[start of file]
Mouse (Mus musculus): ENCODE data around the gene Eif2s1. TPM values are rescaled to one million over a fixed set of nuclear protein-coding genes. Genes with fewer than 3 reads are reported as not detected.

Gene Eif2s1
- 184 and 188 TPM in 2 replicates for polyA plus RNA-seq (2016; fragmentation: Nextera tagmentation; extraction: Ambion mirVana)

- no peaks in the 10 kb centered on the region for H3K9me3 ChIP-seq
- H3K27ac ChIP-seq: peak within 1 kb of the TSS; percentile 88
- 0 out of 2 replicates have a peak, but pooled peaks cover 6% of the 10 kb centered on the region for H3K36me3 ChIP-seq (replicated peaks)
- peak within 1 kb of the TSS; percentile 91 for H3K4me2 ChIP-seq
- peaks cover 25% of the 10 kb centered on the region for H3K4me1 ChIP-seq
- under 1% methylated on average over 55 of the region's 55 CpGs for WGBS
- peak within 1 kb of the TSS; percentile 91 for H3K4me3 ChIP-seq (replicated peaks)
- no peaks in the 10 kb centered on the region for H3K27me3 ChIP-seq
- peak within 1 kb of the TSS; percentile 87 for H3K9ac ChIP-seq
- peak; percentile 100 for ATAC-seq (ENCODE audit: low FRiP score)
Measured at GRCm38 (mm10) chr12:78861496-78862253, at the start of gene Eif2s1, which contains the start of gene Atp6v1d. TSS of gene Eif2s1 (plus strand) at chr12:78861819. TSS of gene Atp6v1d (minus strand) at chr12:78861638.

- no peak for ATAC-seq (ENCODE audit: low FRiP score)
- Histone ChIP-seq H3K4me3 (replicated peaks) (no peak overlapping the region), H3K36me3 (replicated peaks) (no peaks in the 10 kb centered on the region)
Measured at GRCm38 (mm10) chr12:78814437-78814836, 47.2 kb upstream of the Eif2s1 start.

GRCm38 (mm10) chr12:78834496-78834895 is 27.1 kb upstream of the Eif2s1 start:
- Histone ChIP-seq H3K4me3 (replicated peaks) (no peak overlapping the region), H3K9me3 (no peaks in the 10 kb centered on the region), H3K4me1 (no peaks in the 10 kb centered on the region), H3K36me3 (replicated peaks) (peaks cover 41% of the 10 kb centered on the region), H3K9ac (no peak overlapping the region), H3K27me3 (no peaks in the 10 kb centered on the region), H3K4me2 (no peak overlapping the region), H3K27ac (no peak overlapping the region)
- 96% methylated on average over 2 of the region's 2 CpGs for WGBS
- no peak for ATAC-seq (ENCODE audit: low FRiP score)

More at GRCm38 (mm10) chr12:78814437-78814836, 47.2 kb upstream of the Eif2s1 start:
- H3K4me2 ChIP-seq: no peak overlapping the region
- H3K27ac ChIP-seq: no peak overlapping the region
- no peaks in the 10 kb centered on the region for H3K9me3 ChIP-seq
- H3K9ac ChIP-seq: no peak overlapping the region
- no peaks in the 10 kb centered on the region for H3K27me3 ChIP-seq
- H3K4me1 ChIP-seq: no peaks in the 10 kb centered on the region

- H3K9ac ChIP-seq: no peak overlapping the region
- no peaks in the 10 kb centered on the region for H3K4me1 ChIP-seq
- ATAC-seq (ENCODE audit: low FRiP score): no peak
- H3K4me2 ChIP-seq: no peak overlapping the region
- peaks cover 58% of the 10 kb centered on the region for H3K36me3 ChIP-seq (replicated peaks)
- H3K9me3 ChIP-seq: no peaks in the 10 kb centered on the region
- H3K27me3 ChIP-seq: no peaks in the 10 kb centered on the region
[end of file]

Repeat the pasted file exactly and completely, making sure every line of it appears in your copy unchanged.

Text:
Mouse (Mus musculus): ENCODE data around the gene Eif2s1. TPM values are rescaled to one million over a fixed set of nuclear protein-coding genes. Genes with fewer than 3 reads are reported as not detected.

Gene Eif2s1
- 184 and 188 TPM in 2 replicates for polyA plus RNA-seq (2016; fragmentation: Nextera tagmentation; extraction: Ambion mirVana)

- no peaks in the 10 kb centered on the region for H3K9me3 ChIP-seq
- H3K27ac ChIP-seq: peak within 1 kb of the TSS; percentile 88
- 0 out of 2 replicates have a peak, but pooled peaks cover 6% of the 10 kb centered on the region for H3K36me3 ChIP-seq (replicated peaks)
- peak within 1 kb of the TSS; percentile 91 for H3K4me2 ChIP-seq
- peaks cover 25% of the 10 kb centered on the region for H3K4me1 ChIP-seq
- under 1% methylated on average over 55 of the region's 55 CpGs for WGBS
- peak within 1 kb of the TSS; percentile 91 for H3K4me3 ChIP-seq (replicated peaks)
- no peaks in the 10 kb centered on the region for H3K27me3 ChIP-seq
- peak within 1 kb of the TSS; percentile 87 for H3K9ac ChIP-seq
- peak; percentile 100 for ATAC-seq (ENCODE audit: low FRiP score)
Measured at GRCm38 (mm10) chr12:78861496-78862253, at the start of gene Eif2s1, which contains the start of gene Atp6v1d. TSS of gene Eif2s1 (plus strand) at chr12:78861819. TSS of gene Atp6v1d (minus strand) at chr12:78861638.

- no peak for ATAC-seq (ENCODE audit: low FRiP score)
- Histone ChIP-seq H3K4me3 (replicated peaks) (no peak overlapping the region), H3K36me3 (replicated peaks) (no peaks in the 10 kb centered on the region)
Measured at GRCm38 (mm10) chr12:78814437-78814836, 47.2 kb upstream of the Eif2s1 start.

GRCm38 (mm10) chr12:78834496-78834895 is 27.1 kb upstream of the Eif2s1 start:
- Histone ChIP-seq H3K4me3 (replicated peaks) (no peak overlapping the region), H3K9me3 (no peaks in the 10 kb centered on the region), H3K4me1 (no peaks in the 10 kb centered on the region), H3K36me3 (replicated peaks) (peaks cover 41% of the 10 kb centered on the region), H3K9ac (no peak overlapping the region), H3K27me3 (no peaks in the 10 kb centered on the region), H3K4me2 (no peak overlapping the region), H3K27ac (no peak overlapping the region)
- 96% methylated on average over 2 of the region's 2 CpGs for WGBS
- no peak for ATAC-seq (ENCODE audit: low FRiP score)

More at GRCm38 (mm10) chr12:78814437-78814836, 47.2 kb upstream of the Eif2s1 start:
- H3K4me2 ChIP-seq: no peak overlapping the region
- H3K27ac ChIP-seq: no peak overlapping the region
- no peaks in the 10 kb centered on the region for H3K9me3 ChIP-seq
- H3K9ac ChIP-seq: no peak overlapping the region
- no peaks in the 10 kb centered on the region for H3K27me3 ChIP-seq
- H3K4me1 ChIP-seq: no peaks in the 10 kb centered on the region

- H3K9ac ChIP-seq: no peak overlapping the region
- no peaks in the 10 kb centered on the region for H3K4me1 ChIP-seq
- ATAC-seq (ENCODE audit: low FRiP score): no peak
- H3K4me2 ChIP-seq: no peak overlapping the region
- peaks cover 58% of the 10 kb centered on the region for H3K36me3 ChIP-seq (replicated peaks)
- H3K9me3 ChIP-seq: no peaks in the 10 kb centered on the region
- H3K27me3 ChIP-seq: no peaks in the 10 kb centered on the region